February 6, 2013
A question that has been lingering on my mind since last week is, how great of an influence do our networks have on our personal identities? Although I have not come to a definitive conclusion, it seems that my networks have a stronger impact my identity than I initially envisioned. The influence of my networks is also magnified by the internet and social media.
At this point in my life, the network that shapes my identity the most is the Hokie Nation. Most of the significant figures in my life are Hokies. My sister is a Hokie. My younger brother is waiting to be a Hokie. And by default, my parents are Hokies. Then, there is my boyfriend, many of my close friends from high school and college, and the professors who have significantly impacted my life. We are all Hokies and we are all a part of Hokie Nation.
Since coming to orientation freshman year, I have been trained to respond to the question, “What is a Hokie?” with “I am!” Even then, I mostly associated this identity with football and extreme school pride. It wasn’t until my experience with networking through LinkedIn that I really understood the magnitude of the connections and solidarity within this community.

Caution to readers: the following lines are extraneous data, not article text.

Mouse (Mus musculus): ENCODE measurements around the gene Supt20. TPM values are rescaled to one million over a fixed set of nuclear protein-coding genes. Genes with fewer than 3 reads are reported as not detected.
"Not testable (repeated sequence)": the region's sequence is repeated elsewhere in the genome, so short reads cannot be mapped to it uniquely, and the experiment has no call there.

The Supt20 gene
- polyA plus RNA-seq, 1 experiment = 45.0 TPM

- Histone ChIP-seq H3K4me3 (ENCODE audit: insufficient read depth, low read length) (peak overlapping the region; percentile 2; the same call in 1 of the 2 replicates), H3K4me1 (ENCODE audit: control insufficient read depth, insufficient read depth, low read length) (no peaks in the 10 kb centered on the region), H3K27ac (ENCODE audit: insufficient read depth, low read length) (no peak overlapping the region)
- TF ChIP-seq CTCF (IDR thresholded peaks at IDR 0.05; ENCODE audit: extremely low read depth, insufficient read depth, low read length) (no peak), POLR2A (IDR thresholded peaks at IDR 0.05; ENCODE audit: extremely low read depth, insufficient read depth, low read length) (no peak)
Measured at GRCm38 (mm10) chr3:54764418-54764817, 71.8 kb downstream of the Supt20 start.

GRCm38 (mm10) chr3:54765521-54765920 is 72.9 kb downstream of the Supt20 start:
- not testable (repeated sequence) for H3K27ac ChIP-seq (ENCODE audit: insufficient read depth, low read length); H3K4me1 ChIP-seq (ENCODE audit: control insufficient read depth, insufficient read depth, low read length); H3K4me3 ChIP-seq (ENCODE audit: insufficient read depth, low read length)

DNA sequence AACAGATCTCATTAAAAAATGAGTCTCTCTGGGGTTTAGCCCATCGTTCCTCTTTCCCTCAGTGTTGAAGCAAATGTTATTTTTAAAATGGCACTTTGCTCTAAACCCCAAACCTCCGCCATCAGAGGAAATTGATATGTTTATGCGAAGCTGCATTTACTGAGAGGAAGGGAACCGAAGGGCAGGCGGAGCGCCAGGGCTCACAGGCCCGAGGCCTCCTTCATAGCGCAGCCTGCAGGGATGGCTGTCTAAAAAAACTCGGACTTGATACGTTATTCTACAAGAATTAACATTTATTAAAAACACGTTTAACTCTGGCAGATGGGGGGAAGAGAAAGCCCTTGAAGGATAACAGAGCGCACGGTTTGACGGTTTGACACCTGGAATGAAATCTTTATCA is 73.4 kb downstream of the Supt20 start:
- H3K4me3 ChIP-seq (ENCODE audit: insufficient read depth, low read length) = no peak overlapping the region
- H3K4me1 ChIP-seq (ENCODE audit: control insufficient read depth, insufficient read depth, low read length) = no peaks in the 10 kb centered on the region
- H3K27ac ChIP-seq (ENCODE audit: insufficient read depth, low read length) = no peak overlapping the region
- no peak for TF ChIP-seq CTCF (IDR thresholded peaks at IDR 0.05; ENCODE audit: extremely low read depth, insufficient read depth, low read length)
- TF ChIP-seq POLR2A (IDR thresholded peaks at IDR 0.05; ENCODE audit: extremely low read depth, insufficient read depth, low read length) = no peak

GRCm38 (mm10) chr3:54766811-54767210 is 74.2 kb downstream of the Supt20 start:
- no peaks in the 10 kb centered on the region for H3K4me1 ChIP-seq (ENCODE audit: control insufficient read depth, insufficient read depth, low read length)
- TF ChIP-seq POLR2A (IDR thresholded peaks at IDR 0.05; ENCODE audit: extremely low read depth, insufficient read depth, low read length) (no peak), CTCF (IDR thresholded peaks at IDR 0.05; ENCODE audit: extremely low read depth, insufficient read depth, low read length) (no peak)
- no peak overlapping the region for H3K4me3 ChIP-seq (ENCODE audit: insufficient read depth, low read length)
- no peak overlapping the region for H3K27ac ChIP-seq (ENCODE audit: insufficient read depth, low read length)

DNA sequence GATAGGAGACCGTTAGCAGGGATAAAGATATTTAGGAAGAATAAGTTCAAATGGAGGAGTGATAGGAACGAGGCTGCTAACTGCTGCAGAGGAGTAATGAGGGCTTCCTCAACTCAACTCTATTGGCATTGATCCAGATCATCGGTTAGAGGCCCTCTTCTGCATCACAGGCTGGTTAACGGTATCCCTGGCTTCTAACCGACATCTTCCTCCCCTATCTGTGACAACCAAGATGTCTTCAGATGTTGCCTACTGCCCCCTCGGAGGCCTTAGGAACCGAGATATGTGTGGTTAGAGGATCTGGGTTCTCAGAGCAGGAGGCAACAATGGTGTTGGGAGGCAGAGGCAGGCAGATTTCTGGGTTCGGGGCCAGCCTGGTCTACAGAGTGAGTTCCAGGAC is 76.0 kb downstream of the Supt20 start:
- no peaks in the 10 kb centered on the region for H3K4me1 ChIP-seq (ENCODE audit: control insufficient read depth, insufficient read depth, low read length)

As a freshman composition instructor, I recognized the value in my students understanding the importance and necessity for strong writing and communication skills. For a major assignment, I assigned them to interview professionals in their fields to discover the significance of writing and communication in professions they were interested in. Feeling partially responsible for helping them find people to interview, I posted a request on a few of the Virginia Tech Alumni groups on LinkedIn seeking volunteers to be interviewed. To my surprise, sixteen more-than-willing alumni messaged me within the next few days. The amount of support and feedback I received and everyone’s willingness to take time out of their busy lives to help in any way the could was so inspirational as a young alum.
Just through this one network, I was able to connect with people across all age groups and disciplines. This network provides us with the opportunity to share our experiences for my freshmen as they learn from the experiences of their elders. Through this experience, I witnessed first hand that the significance of brotherhood and Ut Prosim, principle ideas within our network and community, lasts a lifetime and that traditions and legacies are enough to overcome the limits of physical space.